Culture

Soldier Beheaded in Islamist Terror Attack in London

UPDATEWoolwich terror attack soldier named: Lee Rigby, 25, a father of a 2-year-old boy.

Two suspected terrorists were shot by armed police after attacking a pedestrian, believed to be a soldier, with a machete-style knife close to military barracks in an ‘Islamist attack’.

The Telegraph:

Local MP Nick Raynsford said he had been told the man attacked in the street was a soldier serving at the Royal Artillery Barracks near the attack.

Mr Raynsford said the soldier had been returning to the barracks after a day out when he was attacked.

London Ambulance Service said one man, believed to be the victim of the machete attack, had died in the incident and two others were injured, one seriously.

Several witnesses described seeing a “beheading” while another described seeing a man wearing a Help for Heroes T-shirt being attacked with a machete-style knife and dumped.

The Telegraph is doing live updates as this horrific story unfold here.

And via the Guardian:

Brandishing a cleaver and a knife, and with the body of the victim lying yards away, the man said: “We swear by almighty Allah we will never stop fighting you. The only reason we have done this is because Muslims are dying every day. This British soldier is an eye for an eye, a tooth for a tooth.

Barbarism!

And just a few days ago we posted God Save the Queen.

Britain will be a Muslim country within the next 50 years or so…

 

Church

Pope Francis: The Lord Has Redeemed All of Us…Even Atheists!

The Lord has redeemed everyone with the Blood of Christ, including atheists. So says, Pope Francis:

As he celebrated Mass this morning, Francis said that the possibility of doing good is part of creation, and that Christ redeemed all of us, not only Catholics. Doing good “is a beautiful path towards peace” whilst “killing in the name of God is blasphemy.”

Asia News continues:

Pope Francis spoke about doing good as a principle that unites all humanity.

The pontiff began his reflection with today’s Gospel about the disciples who wanted to prevent a person from outside their group from doing good.

“They complain” because they say, “If he is not one of us, he cannot do good. If he is not of our party, he cannot do good.” But Jesus corrected them. ‘Do not stop him,’ he said. ‘Let him do good’.”

“The disciples,” the Pope said, “were a little ‘intolerant’, set on the idea that they owned the truth, believing that ‘all those who do not have the truth cannot do good.’ And ‘this was wrong’.” In fact, “Jesus ‘broadens the horizon.”

“The root of this possibility of doing good,” which we all have, “lies in creation. The Lord created us in His image and likeness, and we are the image of the Lord, and He does good and all of us have this commandment at heart: Do good and do not do evil. All of us. ‘But, Father, he is not Catholic! He cannot do good.’ Yes, he can. He must. ‘He cannot.’ He must! Because he has this commandment within him. Instead, such ‘closing off’ [of the mind], which makes us think that all those outside [of our group] cannot do good, is a barrier that leads to war as well as to what some throughout history have thought [possible], namely killing in the name of God, [the idea] that we can kill in the name of God. And that, simply put, is blasphemy. To say that you can kill in the name of God is blasphemy.”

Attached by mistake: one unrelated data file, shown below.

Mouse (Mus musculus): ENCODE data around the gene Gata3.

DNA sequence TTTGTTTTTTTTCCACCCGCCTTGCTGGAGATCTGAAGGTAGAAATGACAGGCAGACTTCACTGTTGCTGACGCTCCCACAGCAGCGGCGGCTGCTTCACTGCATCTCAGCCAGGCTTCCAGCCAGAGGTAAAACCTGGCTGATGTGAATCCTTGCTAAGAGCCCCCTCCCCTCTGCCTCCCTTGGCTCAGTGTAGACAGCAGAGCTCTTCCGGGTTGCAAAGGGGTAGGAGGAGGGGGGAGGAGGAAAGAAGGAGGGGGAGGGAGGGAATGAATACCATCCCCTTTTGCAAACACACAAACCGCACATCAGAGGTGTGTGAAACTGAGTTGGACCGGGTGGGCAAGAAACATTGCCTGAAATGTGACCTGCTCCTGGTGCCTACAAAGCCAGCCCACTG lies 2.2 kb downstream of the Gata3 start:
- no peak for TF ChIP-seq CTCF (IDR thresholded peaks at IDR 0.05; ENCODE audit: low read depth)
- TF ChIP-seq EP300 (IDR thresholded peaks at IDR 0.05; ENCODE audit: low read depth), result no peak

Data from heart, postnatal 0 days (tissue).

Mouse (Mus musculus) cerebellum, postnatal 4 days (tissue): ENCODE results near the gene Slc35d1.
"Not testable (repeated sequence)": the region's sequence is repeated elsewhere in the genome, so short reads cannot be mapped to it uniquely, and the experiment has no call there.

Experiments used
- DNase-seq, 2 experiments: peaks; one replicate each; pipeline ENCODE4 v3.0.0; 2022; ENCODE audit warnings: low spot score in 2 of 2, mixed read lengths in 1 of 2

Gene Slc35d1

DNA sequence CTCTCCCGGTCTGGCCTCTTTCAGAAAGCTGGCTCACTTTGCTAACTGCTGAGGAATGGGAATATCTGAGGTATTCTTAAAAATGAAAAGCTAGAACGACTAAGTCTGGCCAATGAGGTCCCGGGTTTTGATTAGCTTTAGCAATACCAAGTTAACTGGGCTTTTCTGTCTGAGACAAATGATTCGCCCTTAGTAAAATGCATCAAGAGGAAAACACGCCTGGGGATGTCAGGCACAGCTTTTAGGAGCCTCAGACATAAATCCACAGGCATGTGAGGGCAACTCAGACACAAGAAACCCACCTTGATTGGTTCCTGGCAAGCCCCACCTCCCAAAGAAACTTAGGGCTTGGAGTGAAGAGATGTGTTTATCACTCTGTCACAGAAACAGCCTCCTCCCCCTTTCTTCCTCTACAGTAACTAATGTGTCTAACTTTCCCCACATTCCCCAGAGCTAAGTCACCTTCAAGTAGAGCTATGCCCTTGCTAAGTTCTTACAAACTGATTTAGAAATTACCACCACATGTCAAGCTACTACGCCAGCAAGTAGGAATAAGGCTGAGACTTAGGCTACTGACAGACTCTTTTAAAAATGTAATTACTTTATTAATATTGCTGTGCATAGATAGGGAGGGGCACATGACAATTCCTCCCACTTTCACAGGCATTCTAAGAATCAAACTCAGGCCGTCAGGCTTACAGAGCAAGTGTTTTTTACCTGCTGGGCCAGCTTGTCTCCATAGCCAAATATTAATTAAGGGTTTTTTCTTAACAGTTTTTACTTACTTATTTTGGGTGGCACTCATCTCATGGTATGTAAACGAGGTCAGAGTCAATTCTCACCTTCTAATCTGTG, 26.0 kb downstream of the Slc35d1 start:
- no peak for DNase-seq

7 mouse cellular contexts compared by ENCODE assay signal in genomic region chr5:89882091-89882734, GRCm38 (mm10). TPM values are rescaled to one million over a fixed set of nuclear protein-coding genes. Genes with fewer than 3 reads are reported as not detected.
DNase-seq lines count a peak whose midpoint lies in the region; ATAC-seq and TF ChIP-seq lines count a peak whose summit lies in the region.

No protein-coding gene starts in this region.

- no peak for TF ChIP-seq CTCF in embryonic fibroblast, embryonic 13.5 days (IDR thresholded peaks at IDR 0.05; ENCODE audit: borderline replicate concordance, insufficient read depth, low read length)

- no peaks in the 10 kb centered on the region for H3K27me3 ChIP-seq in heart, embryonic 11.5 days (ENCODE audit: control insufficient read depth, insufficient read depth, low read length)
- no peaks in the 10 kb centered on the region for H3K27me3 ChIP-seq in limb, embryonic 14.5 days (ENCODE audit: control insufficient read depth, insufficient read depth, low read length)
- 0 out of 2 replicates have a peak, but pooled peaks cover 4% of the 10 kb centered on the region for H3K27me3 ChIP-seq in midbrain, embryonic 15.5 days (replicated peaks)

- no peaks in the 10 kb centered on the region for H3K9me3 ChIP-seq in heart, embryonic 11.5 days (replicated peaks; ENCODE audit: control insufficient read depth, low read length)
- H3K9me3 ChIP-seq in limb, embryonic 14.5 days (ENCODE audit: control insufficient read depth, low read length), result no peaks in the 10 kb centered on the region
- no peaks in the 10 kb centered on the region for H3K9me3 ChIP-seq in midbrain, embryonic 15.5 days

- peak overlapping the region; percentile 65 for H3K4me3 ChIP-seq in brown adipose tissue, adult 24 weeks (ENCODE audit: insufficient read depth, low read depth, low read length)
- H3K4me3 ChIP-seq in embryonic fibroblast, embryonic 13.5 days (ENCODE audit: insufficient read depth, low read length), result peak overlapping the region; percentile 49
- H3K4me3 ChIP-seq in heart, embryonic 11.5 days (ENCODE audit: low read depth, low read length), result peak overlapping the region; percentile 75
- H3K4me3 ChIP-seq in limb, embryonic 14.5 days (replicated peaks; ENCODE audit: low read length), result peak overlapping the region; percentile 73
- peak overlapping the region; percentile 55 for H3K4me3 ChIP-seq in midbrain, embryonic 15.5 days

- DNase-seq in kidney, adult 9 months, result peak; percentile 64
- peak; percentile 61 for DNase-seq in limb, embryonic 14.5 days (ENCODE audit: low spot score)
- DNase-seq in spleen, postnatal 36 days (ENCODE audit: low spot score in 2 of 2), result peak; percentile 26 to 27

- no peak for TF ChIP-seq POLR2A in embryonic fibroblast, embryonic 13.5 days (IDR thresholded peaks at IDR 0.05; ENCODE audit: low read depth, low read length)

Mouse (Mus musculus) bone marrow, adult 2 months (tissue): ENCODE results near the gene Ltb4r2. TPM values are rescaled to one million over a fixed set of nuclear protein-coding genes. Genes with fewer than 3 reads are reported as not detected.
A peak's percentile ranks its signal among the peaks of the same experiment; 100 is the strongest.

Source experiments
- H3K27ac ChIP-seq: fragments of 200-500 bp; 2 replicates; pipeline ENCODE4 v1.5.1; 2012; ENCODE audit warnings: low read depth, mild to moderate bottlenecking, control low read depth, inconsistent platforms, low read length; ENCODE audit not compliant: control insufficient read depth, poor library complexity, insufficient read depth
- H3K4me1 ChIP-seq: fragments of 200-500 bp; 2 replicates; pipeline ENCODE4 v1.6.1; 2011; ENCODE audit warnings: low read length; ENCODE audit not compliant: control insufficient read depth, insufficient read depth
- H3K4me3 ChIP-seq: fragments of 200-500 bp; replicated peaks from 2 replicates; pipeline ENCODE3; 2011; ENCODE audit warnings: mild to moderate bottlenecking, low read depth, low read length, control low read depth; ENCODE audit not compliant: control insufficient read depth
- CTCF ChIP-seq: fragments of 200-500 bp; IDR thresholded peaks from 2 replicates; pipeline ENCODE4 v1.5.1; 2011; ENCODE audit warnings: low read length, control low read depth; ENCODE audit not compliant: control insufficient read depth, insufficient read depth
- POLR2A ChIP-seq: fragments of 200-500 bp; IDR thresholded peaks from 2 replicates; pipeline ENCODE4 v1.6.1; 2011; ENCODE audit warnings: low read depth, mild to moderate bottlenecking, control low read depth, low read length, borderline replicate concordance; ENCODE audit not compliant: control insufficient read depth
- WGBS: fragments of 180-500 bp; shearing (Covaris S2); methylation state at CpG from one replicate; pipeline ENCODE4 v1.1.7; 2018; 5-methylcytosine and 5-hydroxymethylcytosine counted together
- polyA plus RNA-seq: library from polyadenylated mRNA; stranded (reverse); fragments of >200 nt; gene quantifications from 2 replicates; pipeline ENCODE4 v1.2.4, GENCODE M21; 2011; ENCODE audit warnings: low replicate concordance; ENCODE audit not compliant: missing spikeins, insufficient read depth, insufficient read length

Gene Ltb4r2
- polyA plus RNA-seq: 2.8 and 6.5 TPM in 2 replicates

“On the contrary, the Lord has created us in His image and likeness, and has given us this commandment in our heart: Do good and do not do evil. The Lord has redeemed all of us, all of us, with the Blood of Christ: all of us, not just Catholics. Everyone! ‘Father, what about the atheists?’ Even the atheists. Everyone! And this Blood makes us first class children of God! We are created children in the likeness of God and the Blood of Christ has redeemed us all!

Rest here.

 

Church

Man Commits Suicide Inside Notre Dame

Some 1,500 visitors were cleared out of Notre Dame Cathedral in Paris after a man put a letter on the altar of the 850-year-old monument Tuesday, pulled out a gun and shot himself in the head.

It’s the first suicide in decades at the landmark site, Monsignor Patrick Jacquin, the cathedral’s rector, told The Associated Press.

“It’s unfortunate, it’s dramatic, it’s shocking,” Jacquin said.  The motives for the suicide, and the contents of the man’s letter, were unclear.

The Paris prosecutor’s office identified the man as 78-year-old Dominique Venner.

Venner’s blog describes him as a historian and essayist, and includes description of his involvement in the campaign against France’s new law authorizing gay marriage. In some posts he criticizes “massive immigration” and what he describes as encroaching Islam; others include historical analysis of revolution or American-European relations.

It says he fought with French forces against Algerian independence fighters a half-century ago in a war that ended with France losing its most prized colony.